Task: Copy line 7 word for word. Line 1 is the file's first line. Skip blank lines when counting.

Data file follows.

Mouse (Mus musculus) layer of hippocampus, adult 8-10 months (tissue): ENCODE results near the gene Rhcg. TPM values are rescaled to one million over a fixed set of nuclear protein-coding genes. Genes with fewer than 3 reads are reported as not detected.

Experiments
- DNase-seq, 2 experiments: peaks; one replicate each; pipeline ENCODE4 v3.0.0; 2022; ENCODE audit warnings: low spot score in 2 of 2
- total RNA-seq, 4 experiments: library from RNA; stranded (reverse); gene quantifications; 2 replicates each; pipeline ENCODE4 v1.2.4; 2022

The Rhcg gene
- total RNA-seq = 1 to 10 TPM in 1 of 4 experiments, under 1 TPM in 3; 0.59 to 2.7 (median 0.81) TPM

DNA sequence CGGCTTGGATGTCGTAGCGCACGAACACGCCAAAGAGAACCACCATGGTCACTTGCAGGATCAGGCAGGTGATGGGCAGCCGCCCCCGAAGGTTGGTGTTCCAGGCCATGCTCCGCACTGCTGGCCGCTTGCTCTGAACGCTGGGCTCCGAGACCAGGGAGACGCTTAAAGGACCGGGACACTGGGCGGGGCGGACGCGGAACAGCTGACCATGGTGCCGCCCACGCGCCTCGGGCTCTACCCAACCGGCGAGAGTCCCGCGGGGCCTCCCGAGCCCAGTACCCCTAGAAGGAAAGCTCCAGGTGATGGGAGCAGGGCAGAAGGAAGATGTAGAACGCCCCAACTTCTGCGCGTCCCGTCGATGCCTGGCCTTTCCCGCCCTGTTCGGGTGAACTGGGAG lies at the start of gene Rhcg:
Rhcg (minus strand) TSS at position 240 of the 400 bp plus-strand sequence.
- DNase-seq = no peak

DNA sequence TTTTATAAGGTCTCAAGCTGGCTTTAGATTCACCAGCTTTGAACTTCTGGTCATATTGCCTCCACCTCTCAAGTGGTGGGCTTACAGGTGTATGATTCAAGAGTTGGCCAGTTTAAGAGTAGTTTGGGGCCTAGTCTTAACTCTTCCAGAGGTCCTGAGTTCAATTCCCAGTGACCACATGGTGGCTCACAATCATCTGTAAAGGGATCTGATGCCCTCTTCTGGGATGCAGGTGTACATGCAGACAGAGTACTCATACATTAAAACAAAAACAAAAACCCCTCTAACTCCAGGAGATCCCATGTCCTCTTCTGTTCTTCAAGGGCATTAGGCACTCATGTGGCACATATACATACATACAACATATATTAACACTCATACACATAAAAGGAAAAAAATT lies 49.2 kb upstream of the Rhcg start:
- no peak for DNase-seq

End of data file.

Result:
DNA sequence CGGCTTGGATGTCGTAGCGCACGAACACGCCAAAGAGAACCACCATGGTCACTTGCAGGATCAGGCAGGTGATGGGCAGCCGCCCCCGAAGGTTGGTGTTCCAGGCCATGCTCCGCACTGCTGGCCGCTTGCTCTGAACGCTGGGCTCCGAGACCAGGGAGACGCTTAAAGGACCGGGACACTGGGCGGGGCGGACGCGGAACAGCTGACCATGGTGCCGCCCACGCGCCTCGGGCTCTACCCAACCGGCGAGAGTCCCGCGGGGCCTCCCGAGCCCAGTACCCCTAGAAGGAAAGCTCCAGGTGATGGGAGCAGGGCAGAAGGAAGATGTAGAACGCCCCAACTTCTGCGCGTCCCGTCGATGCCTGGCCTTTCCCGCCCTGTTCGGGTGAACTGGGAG lies at the start of gene Rhcg: